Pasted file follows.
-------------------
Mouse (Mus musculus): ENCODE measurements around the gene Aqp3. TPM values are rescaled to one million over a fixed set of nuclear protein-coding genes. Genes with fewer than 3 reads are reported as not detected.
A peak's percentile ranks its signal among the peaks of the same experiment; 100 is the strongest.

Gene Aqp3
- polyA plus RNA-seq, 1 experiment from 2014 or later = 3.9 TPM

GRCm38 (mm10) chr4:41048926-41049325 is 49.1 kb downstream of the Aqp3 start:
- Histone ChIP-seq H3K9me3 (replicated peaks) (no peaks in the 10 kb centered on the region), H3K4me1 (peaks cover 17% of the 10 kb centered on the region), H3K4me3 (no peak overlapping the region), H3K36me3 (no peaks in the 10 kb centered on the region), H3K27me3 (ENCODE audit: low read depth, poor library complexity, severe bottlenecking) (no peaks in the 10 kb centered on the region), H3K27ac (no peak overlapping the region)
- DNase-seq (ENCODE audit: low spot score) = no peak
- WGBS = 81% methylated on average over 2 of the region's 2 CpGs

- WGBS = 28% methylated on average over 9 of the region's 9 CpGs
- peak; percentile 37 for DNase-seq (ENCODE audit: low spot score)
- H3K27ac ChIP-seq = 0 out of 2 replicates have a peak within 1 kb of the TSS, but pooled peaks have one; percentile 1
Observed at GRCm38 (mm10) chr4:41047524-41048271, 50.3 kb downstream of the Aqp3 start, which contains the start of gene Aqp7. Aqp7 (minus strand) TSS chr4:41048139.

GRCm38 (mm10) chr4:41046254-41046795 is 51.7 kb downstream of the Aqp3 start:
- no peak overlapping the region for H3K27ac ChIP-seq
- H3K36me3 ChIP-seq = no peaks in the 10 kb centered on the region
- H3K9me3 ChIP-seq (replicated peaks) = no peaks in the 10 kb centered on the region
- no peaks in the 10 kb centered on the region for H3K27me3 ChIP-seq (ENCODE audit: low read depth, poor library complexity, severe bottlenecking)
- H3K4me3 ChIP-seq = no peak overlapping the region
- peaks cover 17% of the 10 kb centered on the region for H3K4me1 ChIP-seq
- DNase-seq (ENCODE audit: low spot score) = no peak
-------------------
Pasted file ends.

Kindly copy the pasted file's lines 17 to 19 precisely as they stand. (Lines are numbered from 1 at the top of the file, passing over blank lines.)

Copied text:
- no peaks in the 10 kb centered on the region for H3K27me3 ChIP-seq (ENCODE audit: low read depth, poor library complexity, severe bottlenecking)
- H3K4me3 ChIP-seq = no peak overlapping the region
- peaks cover 17% of the 10 kb centered on the region for H3K4me1 ChIP-seq